The Surprising Impacts of More Roof Insulation
It’s time for a tear-off and reroof. Not only has the performance of roofing materials continued to improve over the years, but so too has the need for energy efficiency. The new roof system you install won’t be the same as what was there before. One of the most likely changes will be to the insulation.
Whether mandated by building code or recommended by a roofing professional, it’s likely the roofing system proposed will have two (or more) layers of insulation. “It is good roofing practice, and most consultants, architects, and FM approved systems call for it,” explains Jack Kenney, Vice President National Account Manager, D. C. Taylor Co., Cedar Rapids, IA.
There is an obvious benefit of higher R-value, but with added layers of insulation also come some surprising impacts to the roofing project that you may not have considered.
The larger the R-value, the greater the insulating capability. Right-sized insulation provides an R-value sufficient to limit the escape of heated and cooled indoor air, as well as prevent outside air from penetrating. When this happens, HVAC systems must compensate for the heating/cooling loss by operating more than necessary
Even how insulation is installed affects its energy efficiency. “When insulating, you want to avoid thermal short, which is a direct conduit of cold and hot. Use of staggered layers should be considered,” explains D. C. Taylor Co.’s Vice President National Account Manager Ben Fashimpaur.
More Materials, More Labor
Using two or more layers, doesn’t just mean purchasing more insulation; the attachment materials are different. “When it comes to fasteners, ¾ to 1 inch has to go through the metal deck, so you might be using a 7- or 8-inch fastener,” explains Mike Poorman, Project Manager, D. C. Taylor Co., Cedar Rapids, IA. It’s not just mechanically fastened systems that are impacted. With multiple plies of insulation over a concrete deck, more adhesive is used.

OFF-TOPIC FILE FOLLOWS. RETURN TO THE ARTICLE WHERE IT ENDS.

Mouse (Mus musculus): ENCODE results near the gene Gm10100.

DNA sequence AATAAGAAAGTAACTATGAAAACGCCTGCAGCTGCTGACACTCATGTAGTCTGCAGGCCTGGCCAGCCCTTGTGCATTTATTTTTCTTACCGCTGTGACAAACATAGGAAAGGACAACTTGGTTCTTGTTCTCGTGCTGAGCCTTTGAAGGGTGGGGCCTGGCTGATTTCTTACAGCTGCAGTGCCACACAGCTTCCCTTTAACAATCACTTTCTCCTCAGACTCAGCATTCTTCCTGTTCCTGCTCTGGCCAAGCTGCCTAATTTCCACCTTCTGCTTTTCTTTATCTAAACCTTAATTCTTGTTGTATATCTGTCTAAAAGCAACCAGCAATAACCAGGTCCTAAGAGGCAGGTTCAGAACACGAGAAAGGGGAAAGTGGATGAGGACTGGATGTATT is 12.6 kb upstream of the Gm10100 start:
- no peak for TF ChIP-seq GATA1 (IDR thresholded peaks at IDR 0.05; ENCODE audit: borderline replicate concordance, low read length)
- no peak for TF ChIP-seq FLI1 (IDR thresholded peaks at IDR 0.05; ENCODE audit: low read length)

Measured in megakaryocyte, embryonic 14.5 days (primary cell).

While you can expect an increase in cost for adhesive or fasteners, the biggest impact of materials is the space they take up. The more insulation you decide to install on the roof, the more that is delivered to the jobsite. Expect higher freight costs and the need for a larger staging area during the project. If the site is already heavily trafficked, make sure to schedule the deliveries so the semi-trucks bringing materials aren’t in the way. With added insulation, loading materials onto the roof is bound to take longer, as will the installation; expect to pay more in labor costs.
High Profile Problems
Adding insulation at a greater thickness may prove challenging if the roof is congested with piping and equipment. If you have HVAC systems and gas or electrical lines on the roof, those may need to be raised due to the added height of the roof system. “If you’ve got a doorway that comes out onto that roof, is the insulation too high for that threshold?” asks Poorman. Your roofing contractor will be able to identify solutions and strategies to deal with these challenges.
Time for a reroof? Call D. C. Taylor Co. today at 319.731.4118 to get your project on our schedule.